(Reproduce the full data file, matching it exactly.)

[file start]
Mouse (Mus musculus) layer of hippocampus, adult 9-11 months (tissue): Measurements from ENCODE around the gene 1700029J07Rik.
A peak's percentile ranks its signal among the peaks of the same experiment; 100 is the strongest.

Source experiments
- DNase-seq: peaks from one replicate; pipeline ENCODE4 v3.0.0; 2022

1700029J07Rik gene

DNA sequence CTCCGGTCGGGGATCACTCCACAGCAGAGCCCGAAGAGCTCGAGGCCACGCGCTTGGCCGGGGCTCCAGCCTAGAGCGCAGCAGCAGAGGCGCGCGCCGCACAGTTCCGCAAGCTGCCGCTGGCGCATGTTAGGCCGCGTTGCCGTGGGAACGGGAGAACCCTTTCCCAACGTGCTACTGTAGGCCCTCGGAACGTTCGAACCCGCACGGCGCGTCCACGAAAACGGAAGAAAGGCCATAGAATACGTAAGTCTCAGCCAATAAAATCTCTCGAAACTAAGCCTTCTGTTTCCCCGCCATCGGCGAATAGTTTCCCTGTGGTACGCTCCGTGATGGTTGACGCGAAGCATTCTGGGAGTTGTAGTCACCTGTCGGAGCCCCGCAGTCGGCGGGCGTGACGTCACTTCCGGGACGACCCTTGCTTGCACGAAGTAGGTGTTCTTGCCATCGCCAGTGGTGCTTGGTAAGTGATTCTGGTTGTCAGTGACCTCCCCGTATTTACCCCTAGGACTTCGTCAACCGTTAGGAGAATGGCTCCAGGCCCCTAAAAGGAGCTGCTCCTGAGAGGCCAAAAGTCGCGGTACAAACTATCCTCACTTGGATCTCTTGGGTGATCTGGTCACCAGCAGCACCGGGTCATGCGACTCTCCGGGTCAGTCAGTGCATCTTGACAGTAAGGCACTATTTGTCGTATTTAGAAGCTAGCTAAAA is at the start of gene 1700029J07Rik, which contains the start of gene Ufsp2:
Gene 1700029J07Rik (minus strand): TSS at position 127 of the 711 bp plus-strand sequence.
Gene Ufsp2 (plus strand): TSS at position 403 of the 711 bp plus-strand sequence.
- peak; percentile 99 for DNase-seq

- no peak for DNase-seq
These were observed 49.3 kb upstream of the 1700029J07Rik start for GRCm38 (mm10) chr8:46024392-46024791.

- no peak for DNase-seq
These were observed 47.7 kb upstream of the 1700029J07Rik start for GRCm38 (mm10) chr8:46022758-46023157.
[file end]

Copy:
Mouse (Mus musculus) layer of hippocampus, adult 9-11 months (tissue): Measurements from ENCODE around the gene 1700029J07Rik.
A peak's percentile ranks its signal among the peaks of the same experiment; 100 is the strongest.

Source experiments
- DNase-seq: peaks from one replicate; pipeline ENCODE4 v3.0.0; 2022

1700029J07Rik gene

DNA sequence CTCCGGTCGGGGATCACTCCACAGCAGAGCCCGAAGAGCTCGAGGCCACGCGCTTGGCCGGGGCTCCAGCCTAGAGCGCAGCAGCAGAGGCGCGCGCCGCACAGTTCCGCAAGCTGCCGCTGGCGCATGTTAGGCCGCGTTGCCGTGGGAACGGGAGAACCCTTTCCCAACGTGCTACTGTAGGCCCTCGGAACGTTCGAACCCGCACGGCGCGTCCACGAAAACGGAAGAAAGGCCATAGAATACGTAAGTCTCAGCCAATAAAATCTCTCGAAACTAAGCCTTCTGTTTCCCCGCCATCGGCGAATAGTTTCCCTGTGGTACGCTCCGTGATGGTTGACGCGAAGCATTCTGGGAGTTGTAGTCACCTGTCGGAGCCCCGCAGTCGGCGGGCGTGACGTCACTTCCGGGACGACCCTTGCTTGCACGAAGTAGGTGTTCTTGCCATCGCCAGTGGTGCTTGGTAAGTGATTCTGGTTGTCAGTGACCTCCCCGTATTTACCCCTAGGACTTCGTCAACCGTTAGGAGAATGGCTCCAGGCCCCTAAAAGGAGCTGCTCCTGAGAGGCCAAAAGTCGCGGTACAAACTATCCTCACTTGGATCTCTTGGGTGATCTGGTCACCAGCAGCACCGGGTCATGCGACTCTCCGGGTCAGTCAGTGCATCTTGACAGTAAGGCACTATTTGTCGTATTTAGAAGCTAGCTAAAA is at the start of gene 1700029J07Rik, which contains the start of gene Ufsp2:
Gene 1700029J07Rik (minus strand): TSS at position 127 of the 711 bp plus-strand sequence.
Gene Ufsp2 (plus strand): TSS at position 403 of the 711 bp plus-strand sequence.
- peak; percentile 99 for DNase-seq

- no peak for DNase-seq
These were observed 49.3 kb upstream of the 1700029J07Rik start for GRCm38 (mm10) chr8:46024392-46024791.

- no peak for DNase-seq
These were observed 47.7 kb upstream of the 1700029J07Rik start for GRCm38 (mm10) chr8:46022758-46023157.